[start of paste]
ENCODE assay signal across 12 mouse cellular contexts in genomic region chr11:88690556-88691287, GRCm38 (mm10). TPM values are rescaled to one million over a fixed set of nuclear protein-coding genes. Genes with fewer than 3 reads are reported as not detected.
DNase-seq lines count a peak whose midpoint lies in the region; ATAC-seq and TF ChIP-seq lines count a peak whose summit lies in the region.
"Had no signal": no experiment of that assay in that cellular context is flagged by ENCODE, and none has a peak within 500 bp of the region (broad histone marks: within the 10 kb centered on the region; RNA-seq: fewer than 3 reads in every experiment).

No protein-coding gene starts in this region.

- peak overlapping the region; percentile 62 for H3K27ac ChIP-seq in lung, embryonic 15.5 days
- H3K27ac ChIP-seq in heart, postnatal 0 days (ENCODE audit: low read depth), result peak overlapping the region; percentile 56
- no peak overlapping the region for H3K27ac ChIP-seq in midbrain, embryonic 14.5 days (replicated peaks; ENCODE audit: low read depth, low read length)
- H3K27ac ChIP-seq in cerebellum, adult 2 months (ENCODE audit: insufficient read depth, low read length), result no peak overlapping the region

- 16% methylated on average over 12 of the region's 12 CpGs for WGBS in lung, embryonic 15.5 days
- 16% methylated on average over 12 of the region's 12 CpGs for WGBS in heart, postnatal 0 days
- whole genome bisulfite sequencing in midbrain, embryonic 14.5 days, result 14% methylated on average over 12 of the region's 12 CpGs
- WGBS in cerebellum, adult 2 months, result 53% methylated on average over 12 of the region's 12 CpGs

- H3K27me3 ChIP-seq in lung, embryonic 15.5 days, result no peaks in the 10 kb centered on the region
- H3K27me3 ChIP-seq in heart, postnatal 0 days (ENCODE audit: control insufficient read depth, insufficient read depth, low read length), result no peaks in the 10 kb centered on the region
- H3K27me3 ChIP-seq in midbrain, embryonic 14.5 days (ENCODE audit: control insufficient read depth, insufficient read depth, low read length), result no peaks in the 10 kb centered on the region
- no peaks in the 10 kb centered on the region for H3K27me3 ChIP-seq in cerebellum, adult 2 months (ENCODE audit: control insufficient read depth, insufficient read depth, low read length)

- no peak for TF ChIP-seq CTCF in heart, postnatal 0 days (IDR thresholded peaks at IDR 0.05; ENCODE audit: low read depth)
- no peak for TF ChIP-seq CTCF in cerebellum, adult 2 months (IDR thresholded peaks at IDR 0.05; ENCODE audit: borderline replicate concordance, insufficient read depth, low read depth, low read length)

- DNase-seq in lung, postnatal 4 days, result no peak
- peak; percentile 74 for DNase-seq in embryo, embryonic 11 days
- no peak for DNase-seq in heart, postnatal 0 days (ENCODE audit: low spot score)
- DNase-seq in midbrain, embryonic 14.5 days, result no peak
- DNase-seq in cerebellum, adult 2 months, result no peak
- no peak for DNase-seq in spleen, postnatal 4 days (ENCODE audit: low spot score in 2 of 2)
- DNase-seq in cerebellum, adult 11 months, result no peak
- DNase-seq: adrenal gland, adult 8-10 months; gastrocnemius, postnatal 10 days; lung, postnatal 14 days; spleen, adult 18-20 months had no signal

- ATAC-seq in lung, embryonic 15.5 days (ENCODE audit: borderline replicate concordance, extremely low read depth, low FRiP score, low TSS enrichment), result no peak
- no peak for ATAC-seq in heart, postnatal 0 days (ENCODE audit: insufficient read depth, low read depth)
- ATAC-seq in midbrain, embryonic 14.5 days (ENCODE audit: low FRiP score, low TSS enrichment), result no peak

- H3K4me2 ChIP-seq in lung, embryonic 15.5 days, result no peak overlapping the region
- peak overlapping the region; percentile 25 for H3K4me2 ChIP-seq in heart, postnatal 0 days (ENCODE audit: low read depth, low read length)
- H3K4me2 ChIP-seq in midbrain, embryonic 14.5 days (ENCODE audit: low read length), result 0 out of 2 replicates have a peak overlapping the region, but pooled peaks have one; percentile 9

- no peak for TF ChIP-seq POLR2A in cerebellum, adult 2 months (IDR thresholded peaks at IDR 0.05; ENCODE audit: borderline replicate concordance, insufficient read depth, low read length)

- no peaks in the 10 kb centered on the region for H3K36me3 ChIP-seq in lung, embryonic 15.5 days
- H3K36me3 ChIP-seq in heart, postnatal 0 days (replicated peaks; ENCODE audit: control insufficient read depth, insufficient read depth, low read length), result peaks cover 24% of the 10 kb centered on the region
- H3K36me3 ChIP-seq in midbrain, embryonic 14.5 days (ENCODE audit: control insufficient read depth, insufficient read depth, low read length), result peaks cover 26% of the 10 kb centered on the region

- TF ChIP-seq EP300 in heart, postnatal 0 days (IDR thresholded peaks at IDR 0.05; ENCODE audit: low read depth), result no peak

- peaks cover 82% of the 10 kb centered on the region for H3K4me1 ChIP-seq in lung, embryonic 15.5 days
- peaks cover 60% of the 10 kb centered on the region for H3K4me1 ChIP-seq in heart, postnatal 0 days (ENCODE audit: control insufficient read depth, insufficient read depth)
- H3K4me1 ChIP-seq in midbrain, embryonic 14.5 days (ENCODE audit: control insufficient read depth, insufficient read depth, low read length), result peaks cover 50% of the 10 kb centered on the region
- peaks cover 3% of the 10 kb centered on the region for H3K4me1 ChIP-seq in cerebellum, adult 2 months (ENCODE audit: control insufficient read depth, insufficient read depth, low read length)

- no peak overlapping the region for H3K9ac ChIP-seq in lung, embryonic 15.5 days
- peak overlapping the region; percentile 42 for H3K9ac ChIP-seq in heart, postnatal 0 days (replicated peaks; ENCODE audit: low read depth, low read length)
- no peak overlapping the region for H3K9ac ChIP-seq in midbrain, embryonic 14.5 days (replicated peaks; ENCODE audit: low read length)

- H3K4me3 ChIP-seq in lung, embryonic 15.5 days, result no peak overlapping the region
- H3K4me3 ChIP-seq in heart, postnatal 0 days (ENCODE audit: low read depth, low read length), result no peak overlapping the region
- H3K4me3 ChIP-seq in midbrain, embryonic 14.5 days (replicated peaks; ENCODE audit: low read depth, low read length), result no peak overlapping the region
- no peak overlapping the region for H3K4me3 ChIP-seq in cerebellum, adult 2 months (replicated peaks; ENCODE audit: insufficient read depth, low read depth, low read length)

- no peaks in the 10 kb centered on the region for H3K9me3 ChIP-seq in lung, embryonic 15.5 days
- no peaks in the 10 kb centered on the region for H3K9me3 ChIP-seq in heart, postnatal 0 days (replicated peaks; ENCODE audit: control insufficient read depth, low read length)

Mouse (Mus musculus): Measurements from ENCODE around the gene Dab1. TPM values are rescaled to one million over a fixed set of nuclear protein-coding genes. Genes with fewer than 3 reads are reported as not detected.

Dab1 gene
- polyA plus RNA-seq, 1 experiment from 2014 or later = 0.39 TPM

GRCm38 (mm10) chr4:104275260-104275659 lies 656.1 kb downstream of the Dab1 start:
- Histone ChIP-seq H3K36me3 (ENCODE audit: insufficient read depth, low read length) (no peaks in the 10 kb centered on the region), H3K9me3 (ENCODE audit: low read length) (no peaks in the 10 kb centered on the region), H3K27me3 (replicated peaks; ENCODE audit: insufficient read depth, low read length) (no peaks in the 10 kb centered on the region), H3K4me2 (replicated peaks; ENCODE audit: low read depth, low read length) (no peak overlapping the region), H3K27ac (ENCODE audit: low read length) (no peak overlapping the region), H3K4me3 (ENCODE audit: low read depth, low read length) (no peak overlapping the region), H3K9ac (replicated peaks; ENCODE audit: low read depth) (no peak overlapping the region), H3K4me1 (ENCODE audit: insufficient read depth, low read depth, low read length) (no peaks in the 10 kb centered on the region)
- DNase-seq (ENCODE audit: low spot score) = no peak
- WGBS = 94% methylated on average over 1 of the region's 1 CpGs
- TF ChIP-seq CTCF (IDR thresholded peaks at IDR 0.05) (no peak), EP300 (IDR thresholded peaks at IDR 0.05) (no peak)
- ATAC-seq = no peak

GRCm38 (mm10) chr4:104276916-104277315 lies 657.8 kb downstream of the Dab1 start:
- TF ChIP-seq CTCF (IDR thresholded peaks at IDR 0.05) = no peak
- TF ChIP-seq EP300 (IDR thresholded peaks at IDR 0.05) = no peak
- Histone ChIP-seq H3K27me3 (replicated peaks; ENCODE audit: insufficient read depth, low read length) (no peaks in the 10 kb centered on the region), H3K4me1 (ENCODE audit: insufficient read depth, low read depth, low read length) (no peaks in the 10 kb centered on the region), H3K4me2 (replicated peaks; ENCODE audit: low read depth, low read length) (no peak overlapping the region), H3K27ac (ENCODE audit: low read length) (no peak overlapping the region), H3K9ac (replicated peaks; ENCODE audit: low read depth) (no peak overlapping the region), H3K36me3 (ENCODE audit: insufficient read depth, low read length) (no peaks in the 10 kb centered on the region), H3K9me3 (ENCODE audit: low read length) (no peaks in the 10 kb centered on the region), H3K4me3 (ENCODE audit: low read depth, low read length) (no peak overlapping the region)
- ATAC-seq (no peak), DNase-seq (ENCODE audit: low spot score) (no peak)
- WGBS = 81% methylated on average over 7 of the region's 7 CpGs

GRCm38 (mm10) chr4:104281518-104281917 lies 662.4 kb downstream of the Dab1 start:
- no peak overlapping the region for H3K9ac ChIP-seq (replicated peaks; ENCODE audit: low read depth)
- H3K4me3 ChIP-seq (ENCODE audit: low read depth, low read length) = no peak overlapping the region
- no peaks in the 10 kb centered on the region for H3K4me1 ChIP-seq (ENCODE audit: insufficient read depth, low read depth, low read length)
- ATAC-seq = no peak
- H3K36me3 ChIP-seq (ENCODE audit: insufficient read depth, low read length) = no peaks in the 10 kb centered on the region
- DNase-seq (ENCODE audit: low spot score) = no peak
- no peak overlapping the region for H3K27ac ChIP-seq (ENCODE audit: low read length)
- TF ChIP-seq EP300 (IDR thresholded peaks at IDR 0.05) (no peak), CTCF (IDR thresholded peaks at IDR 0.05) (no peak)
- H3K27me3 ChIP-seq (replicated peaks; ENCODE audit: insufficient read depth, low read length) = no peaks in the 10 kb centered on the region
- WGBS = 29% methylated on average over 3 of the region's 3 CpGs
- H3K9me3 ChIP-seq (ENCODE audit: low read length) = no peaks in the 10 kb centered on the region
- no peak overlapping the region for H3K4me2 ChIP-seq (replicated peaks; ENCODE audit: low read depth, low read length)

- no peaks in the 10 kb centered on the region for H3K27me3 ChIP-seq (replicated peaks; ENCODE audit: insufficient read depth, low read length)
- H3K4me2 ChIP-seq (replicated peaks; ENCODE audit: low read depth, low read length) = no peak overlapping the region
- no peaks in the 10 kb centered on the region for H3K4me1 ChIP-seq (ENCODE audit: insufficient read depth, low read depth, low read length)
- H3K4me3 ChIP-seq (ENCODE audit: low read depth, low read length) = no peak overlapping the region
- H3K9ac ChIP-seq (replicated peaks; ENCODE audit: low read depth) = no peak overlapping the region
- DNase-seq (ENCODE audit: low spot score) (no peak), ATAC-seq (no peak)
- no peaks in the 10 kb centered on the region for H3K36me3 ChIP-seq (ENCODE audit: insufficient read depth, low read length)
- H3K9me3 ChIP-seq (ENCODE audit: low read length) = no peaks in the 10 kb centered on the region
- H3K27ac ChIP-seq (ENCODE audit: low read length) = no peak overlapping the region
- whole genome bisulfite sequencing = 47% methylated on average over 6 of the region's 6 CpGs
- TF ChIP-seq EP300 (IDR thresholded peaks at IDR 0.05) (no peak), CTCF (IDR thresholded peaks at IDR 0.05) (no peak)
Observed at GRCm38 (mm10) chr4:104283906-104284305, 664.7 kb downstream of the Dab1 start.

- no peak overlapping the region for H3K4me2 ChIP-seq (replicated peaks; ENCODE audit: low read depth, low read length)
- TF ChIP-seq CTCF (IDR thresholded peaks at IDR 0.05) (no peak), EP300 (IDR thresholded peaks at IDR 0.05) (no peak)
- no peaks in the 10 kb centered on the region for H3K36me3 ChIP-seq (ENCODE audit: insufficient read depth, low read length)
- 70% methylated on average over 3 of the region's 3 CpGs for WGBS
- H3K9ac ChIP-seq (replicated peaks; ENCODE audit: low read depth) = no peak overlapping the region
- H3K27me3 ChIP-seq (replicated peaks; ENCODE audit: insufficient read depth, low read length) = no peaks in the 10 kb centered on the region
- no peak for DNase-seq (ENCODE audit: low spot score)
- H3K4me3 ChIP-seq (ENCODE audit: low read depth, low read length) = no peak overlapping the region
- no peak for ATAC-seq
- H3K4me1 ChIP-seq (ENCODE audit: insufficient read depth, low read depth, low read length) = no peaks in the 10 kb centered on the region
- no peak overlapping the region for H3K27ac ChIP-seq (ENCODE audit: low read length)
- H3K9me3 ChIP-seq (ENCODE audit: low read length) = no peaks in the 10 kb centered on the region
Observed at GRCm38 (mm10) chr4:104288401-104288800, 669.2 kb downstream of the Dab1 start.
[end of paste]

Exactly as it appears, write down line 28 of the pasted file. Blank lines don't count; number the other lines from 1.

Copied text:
- no peak for ATAC-seq in heart, postnatal 0 days (ENCODE audit: insufficient read depth, low read depth)